Knight's Fee by Rosemary Sutcliff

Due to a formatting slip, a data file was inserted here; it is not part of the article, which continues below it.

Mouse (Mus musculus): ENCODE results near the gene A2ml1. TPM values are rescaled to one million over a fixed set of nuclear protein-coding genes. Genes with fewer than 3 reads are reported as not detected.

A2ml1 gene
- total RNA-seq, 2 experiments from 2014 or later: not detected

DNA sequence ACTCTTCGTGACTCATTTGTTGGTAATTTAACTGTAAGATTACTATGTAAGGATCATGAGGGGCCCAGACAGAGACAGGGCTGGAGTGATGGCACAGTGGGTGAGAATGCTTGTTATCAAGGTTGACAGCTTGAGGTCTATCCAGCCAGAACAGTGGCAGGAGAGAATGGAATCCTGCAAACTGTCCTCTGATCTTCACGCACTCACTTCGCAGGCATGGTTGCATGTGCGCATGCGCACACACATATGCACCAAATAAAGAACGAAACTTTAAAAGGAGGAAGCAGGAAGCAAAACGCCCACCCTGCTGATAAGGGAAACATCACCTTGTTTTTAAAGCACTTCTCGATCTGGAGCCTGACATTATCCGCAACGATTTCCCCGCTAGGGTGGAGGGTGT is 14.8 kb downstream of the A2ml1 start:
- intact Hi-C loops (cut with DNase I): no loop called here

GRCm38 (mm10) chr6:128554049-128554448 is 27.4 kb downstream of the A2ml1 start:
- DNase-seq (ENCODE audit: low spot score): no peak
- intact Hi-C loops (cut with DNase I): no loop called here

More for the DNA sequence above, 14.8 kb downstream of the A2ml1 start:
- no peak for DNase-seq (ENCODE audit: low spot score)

Knight's Fee is perfect, but only if you need a cure for insomnia or would like to commit reader's suicide. After one unlucky moment involving a dropped apple, a mere dog-boy Randal finds himself being dragged to a cruel whipping. The visiting minstrel spared him, changed his luck and secured a new life for Randal in a new village. In his new home, Randal had to make friends with Bevis, then learn to be a good squire. The reader watches Randal advance from a mere dog-boy to a land-owning knight, but not without witnessing the twisted motives and heartache caused by society's desire to advance ranks. Rosemary Sutcliff has definitely done her research of the medieval time period thoroughly, which is all too evident in her detail-filled yet snail-paced and frequently interrupted plot. The historic details could have been very interesting if she had not flooded my brain immediately with famous names that did not influence the plot in even the slightest degree. Accompanying a British history course, this book would be a great supplemental tool to add cultural details, but only after a thorough debriefing on political goings-on of medieval Britain.